Simply, I would love for audiences to leave with the message that art serves an important role in our society. Not only is it a source of personal and cultural expression, but it’s often used to keep people united, especially music. When there seems so much wrong in the world, it’s easy for artists and the public to doubt the value of creative work—I think about this quite often. It’s good to remember that sometimes singing a song with your community is what keeps people fighting and pushing forward.

Now, for the fun part of the interview. I’d like to finish up with James Lipton’s Pivot questionnaire:

What’s your favourite word? I don’t have a favourite but the first word that came to mind was cuddle.

What’s your least favourite word? Slut—such poison to hear and say.

What turns you on? Good dancing.

What turns you off? Narcissism.

What sound or noise do you love? My cats purring.

What sound or noise do you hate? Open mouth chewing sounds.

What is your favourite curse word? Fuck.

What profession other than your own would you like to pursue? Literally, nothing.

What profession would you not like to do? Performer.

If Heaven exists, what would you like to hear God say when you arrive at the Pearly Gates? “Your family and friend are here.”

Before we go, anything you’d like to add or shout out?

Only that I’m looking forward to the show on April 26th. I think it’s going to be a really unique experience.

 

Haus Musik runs for one night only: April 26 in Longboat Hall at the Great Hall; doors at 8 pm. Get advance tickets online.

Toronto Fringe: Two men reach out for each other in times of division & change in the intimate, tender, layered The Seat Next to the King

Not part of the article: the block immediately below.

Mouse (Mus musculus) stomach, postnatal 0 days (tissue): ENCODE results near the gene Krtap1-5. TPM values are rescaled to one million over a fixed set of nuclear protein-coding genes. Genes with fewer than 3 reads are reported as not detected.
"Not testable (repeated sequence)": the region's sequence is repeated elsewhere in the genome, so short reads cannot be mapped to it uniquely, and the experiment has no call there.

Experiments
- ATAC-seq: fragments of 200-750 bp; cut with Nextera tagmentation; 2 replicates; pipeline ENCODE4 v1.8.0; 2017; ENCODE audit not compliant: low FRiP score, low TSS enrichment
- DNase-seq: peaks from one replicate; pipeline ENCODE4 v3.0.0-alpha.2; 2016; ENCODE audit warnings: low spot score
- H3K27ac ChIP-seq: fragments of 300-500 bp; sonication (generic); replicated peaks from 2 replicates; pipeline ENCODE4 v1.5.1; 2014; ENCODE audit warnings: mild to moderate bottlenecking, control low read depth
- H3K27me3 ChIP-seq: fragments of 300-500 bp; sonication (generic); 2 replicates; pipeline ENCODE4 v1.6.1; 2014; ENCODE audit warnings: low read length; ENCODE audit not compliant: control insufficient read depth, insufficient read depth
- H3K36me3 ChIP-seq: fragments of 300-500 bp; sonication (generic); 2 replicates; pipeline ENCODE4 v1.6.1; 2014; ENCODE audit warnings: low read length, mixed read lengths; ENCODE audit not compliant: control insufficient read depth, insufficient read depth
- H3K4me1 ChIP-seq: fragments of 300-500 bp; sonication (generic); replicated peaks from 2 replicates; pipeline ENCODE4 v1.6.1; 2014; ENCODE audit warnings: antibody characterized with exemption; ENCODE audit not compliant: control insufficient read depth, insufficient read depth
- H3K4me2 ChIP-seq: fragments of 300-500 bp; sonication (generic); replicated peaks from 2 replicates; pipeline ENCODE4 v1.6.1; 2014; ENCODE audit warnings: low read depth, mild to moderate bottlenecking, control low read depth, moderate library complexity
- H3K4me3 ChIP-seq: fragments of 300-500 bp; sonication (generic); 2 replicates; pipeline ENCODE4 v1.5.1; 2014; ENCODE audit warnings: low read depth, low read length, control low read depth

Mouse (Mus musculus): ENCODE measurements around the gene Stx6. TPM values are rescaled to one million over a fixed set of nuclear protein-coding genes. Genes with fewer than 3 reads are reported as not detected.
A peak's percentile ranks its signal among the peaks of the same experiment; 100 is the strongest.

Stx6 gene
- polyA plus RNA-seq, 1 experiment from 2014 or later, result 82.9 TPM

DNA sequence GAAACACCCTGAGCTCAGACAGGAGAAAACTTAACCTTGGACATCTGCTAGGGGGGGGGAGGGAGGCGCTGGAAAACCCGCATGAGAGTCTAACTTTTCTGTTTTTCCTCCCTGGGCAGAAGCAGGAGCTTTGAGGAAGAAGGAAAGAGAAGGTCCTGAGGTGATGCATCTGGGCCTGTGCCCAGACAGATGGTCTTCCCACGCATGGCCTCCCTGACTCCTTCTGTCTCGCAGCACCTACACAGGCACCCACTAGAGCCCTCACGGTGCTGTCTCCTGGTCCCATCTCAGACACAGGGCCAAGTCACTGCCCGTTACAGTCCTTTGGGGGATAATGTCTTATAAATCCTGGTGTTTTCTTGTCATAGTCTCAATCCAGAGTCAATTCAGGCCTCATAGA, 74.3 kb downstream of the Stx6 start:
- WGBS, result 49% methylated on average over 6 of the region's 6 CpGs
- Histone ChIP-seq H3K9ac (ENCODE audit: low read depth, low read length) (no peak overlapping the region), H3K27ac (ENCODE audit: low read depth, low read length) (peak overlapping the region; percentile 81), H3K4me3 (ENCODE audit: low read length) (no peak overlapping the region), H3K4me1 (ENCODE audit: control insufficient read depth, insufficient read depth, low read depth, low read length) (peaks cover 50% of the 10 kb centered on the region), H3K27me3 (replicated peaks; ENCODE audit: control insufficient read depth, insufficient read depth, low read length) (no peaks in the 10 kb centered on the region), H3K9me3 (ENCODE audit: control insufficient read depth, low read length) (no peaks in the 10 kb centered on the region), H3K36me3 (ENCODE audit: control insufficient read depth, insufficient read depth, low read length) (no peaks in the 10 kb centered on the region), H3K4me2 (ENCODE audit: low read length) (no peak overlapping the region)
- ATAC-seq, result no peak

Tanisha Taitt directs Minmar Gaslight Productions’ run of Steven Elliott Jackson’s beautifully compelling The Seat Next to the King, winner of the 2017 Toronto Fringe Best New Play contest, now running in the Theatre Passe Muraille (TPM) Mainspace.

Opening in 1964 in a public washroom in Washington, D.C., The Seat Next to the King presents an imagined relationship that develops between two men who work for two of America’s most important political figures of the time.

Bayard Rustin (Kwaku Okyere) and Walter Jenkins (Conor Ling) meet and interact in a beautiful, intricate dance of desire, race, politics and confronting one’s true self unfolds in the push/pull of their initial meeting as strangers, shifting to brief moments of genuine connection and sharing as they get to know each other. Bookended by another washroom meeting years later, we see how their lives have changed—for the world and for themselves.

Lovely, connected work from Okyere and Ling. Okyere’s Bayard is outspoken, frank and charming, with keen, sharp powers of observation; despite being shunned by family and friends, Bayard is out. His choice has cost him, and while he doesn’t appear to regret it, there is profound pain and loneliness beneath his joyful, extrovert manner. Ling goes deep into the layers of Walter’s inner conflict; an introverted man, full of desire and shame, Walter longs for a man’s touch, but can’t bring himself out of his double life. And the chemistry between these two men makes their encounters both beautiful and heartbreaking to witness.

Two men reach out for each other in times of division and change in the intimate, tender, layered The Seat Next to the King.

The Seat Next to the King continues in the TPM Mainspace until July 16. With a standing ovation in a packed house at last night’s 11:30pm performance, advance booking is a must for this one.